Driving west from Heraklion along the well-paved new National Road, we reached Chania, Crete’s second-largest city, in about two hours. It was easy to follow the route, since important signs were posted in English right after the signs in Greek. However, despite having GPS, we had a hard time getting to our hotel, Porto Veneziano, in Old Town Chania, as many “streets” were, in fact, pedestrian paths. If you go, get detailed directions from the hotel. 

Porto Veneziano (Akti Enoseos & Glafkou; was an excellent hotel on the Old Venetian Harbor. We paid 159 for our one-night stay, including a wonderful buffet breakfast and free parking (a nice plus in Chania) for a top-floor suite facing the picture-postcard ancient harbor. (We were upgraded to a superior suite.) 

The hotel was at the quiet end of the waterfront, within easy walking distance of attractions, restaurants and shopping. Our stroll along the harbor took us past fishermen repairing their nets and others selling sea sponges that they had just harvested. 

As usual in Greece, many museums were closed on Monday. We went to the small but lovely Etz Hayyim Synagogue, the only operating synagogue on Crete. (Most of the Jewish population was killed during WWII.) We were fortunate that a staff member was there to tell us about the congregation and the synagogue’s history. 

We were disappointed in Chania’s Central Market, as there was very little there. Shopping in the nearby streets was more rewarding. 

Beach at Hersonissos on the Sea of Crete.

Crete’s well-known leather products were in full display in the traditional shops. We stopped at a shop that sold locally made sandals, and the shopkeeper showed us old photographs of her father, who had crafted beautiful boots and sandals totally by hand. It would be unusual to find such attention to detail in the mass-marketed goods of today. 


Driving back to Heraklion, we spent a few hours in Rethymno. We were able to park near the Fortezza, the old Venetian fortress, and we walked through the Old Town and around the base of the enormous fortress. 

The Old Town was a confusing maze, but we found the Historical & Folklore Museum (4 each) a short time before it closed for the day. It was very small but had excellent coverage of much of the traditional culture of Crete: farming, sheep raising, fishing, weaving, leatherworking, basket and pottery making, olive oil production, winemaking and silk production.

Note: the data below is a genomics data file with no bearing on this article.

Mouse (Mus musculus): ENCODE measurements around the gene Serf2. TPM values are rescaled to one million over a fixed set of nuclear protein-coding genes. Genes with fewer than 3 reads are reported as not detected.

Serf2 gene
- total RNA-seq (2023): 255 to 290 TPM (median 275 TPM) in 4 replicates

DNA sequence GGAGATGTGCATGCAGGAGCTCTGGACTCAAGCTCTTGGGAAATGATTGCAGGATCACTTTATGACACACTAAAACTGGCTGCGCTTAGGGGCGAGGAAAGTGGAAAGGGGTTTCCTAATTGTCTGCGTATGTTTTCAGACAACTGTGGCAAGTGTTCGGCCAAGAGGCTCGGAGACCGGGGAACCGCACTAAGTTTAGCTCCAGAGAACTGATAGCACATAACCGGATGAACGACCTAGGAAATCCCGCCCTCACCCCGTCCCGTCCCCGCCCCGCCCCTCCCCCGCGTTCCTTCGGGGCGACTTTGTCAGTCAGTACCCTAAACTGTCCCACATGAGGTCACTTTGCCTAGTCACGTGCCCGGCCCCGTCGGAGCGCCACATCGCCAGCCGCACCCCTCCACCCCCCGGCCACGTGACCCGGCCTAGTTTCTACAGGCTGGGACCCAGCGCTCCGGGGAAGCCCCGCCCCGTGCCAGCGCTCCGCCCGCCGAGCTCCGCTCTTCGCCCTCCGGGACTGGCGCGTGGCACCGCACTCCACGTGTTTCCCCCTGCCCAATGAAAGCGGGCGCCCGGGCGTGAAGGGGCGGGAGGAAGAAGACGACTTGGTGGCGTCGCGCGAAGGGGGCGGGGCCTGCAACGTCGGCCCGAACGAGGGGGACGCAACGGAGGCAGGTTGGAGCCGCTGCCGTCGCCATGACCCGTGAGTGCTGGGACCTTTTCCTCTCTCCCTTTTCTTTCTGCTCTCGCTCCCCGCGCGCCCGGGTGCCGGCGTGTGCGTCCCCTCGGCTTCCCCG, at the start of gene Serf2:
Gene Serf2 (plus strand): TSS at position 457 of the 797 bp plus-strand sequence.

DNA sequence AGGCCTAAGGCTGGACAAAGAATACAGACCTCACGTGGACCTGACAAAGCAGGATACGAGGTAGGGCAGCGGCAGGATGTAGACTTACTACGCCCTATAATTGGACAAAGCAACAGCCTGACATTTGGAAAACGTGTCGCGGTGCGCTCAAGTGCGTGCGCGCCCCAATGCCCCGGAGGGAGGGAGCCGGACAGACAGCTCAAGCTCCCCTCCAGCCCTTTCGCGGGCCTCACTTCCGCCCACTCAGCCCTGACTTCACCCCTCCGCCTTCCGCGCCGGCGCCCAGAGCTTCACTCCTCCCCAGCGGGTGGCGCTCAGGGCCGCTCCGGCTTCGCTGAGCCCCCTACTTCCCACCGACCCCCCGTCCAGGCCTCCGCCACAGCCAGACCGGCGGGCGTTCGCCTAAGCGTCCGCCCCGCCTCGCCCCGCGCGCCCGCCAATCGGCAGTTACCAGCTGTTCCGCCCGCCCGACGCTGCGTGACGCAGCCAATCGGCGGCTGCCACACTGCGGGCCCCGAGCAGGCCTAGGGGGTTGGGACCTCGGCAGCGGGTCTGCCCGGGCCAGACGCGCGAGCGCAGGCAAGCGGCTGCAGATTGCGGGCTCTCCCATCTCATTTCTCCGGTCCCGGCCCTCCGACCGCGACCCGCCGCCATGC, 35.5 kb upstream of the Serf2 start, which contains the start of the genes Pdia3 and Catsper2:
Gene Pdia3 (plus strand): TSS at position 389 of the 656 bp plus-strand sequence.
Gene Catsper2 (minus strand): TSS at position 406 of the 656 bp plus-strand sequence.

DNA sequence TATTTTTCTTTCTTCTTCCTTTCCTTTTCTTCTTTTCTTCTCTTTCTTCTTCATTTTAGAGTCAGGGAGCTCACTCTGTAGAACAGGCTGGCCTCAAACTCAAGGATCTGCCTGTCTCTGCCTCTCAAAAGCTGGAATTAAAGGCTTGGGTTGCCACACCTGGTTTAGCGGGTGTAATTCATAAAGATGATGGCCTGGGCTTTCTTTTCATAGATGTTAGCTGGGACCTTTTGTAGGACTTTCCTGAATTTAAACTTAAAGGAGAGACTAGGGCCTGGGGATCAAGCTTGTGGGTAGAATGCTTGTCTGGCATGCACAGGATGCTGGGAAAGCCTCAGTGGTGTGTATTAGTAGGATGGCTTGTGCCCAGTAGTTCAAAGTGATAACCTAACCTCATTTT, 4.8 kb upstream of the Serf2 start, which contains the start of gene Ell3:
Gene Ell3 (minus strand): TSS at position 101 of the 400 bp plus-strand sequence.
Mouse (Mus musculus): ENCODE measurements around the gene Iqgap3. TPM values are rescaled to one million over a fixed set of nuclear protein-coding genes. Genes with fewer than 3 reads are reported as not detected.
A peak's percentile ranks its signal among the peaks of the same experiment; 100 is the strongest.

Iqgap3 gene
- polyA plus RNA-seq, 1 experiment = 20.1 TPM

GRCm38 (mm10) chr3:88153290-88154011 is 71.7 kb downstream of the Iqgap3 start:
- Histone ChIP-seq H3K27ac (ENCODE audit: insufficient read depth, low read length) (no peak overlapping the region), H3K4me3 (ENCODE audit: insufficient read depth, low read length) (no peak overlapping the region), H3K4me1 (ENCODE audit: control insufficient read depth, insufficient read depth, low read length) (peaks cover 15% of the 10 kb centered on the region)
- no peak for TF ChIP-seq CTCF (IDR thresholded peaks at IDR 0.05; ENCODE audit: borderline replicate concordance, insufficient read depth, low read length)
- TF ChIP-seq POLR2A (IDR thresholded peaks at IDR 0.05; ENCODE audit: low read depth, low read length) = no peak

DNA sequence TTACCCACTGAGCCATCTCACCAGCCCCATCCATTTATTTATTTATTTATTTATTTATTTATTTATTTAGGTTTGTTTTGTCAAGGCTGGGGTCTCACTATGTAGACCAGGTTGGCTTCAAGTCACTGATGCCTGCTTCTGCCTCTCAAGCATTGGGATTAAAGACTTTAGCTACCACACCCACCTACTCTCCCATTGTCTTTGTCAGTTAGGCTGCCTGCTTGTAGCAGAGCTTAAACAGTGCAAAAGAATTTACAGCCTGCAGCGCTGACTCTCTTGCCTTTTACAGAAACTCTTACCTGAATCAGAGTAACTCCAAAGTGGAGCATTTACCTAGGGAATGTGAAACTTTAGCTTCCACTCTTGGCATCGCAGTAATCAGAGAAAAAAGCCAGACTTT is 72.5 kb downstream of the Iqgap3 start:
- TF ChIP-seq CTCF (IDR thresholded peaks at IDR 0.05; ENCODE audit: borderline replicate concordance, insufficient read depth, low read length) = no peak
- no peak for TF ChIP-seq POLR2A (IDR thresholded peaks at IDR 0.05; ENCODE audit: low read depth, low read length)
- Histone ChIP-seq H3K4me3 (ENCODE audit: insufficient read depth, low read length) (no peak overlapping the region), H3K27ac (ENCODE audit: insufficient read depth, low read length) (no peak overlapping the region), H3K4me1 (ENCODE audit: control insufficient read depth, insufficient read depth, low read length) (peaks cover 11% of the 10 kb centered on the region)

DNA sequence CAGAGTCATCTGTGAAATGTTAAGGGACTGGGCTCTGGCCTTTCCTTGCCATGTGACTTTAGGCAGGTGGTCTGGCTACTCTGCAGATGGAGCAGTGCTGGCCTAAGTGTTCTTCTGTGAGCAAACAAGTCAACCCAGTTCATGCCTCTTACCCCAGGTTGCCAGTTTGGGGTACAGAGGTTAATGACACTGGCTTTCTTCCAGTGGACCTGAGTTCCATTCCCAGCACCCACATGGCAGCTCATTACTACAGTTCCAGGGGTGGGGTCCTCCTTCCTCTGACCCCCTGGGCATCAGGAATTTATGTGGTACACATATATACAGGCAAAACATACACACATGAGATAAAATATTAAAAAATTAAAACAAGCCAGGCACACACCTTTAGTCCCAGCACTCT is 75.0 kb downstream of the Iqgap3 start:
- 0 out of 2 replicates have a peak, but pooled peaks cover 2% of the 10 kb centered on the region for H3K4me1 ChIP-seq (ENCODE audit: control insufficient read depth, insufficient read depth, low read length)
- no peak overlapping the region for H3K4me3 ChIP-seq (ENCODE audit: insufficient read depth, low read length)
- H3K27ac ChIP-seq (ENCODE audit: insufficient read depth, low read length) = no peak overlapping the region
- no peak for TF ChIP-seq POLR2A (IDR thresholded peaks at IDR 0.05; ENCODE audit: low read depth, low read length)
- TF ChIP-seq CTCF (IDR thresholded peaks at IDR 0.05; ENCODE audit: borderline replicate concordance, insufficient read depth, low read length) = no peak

Cretan women pride themselves on their baking, and the intricate designs on wedding-feast breads were amazing. Of course, today, Crete relies heavily on tourism. 

Leaving the Old Town, we drove through the newer areas of Rethymno and past numerous beaches. Back on the highway, we stopped at one of the many huts run by elderly folk in traditional village  garb selling bags of oranges (there are lots of citrus farms on Crete). 

May brings wildflowers to Crete, and we saw thousands of beautiful blooms along the National Road. We also saw what appeared to be decorated boxes on posts, which we later learned were memorials for the many victims of motor-vehicle accidents (mostly motorcyclists).

A final day

On our last day in Crete, we drove east on the old National Road from the Megaron Hotel past the beach town of Hersonissos, turning onto the beach road to the Lychnostatis Open Air Museum (phone +30 28970 23660, We very much enjoyed seeing the traditional Cretan buildings brought together at this site, learning about Cretan crafts and seeing indigenous plants (entry, 7 per person). 

The back of the property opens to a beach and the sea, so we were able to get a feel for that aspect of Crete as well. 

Restaurant menu boards in Greek and English in Chania.

We had decided that we would not drive into the steep, forbidding mountains (which cover most of the middle of central and western Crete) to see the mountain villages, since the roads were questionable. Instead, we drove to a typical Cretan town, Archanes, located very close to Knossos. The road led past numerous farms and vineyards. 

We spent the remainder of the day in Heraklion, then taxied to the airport the next morning (13), flying back to the US by way of Athens and Amsterdam, as there were no nonstop flights between the US and Greece. 

I recommend adding Crete to your trip list.